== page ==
From 1993 to 1997, researchers at George Washington University assessed the extent of implementation of the federal Synar Amendment, which required states to pass and to enforce laws prohibiting the sale and distribution of tobacco products to persons under age 18, and described the factors influencing its implementation at the federal and state levels.
The project was part of the Robert Wood Johnson Foundation (RWJF) Tobacco Policy Research and Evaluation Program national program.
The study found that:
- All states met the basic requirement that they have in place legislation restricting the sale of tobacco products to persons under age 18.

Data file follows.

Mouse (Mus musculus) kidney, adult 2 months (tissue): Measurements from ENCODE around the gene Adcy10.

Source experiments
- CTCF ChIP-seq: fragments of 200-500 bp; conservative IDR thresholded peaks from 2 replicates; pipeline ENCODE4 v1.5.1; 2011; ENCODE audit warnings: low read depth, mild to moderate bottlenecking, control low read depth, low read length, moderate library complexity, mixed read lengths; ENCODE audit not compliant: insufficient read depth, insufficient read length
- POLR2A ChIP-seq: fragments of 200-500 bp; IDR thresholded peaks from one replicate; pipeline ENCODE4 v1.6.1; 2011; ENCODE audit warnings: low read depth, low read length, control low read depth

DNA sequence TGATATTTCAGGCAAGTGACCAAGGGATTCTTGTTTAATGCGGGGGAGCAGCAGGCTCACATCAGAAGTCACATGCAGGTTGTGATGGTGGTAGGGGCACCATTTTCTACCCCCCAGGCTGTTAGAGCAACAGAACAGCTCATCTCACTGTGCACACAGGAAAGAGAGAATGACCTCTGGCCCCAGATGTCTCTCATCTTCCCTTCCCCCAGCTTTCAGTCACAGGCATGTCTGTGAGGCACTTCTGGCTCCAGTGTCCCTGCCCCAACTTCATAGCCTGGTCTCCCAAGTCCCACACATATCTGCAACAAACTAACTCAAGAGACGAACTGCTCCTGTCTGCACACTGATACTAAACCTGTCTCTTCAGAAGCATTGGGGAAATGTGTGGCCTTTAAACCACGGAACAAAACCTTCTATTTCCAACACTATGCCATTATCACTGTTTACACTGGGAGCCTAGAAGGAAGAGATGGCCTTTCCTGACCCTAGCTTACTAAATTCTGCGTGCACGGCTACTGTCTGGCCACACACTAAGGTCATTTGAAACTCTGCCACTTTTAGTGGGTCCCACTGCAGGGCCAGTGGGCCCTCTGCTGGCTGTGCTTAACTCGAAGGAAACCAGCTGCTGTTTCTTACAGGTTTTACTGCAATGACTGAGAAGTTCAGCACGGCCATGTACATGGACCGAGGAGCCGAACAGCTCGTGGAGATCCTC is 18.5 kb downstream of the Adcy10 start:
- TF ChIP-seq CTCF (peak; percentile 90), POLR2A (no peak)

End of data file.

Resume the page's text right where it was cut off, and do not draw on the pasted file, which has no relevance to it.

- There was substantial variation in the extent to which states vigorously pursued enforcement of the amendment.
- The researchers concluded that in the short- to mid-term, the most significant effect of the Synar Amendment, especially at the state level but at the federal level as well, was the marked increase in the interaction between tobacco control advocates and substance abuse professionals because of the amendment's effect on federal substance abuse block grants to the states.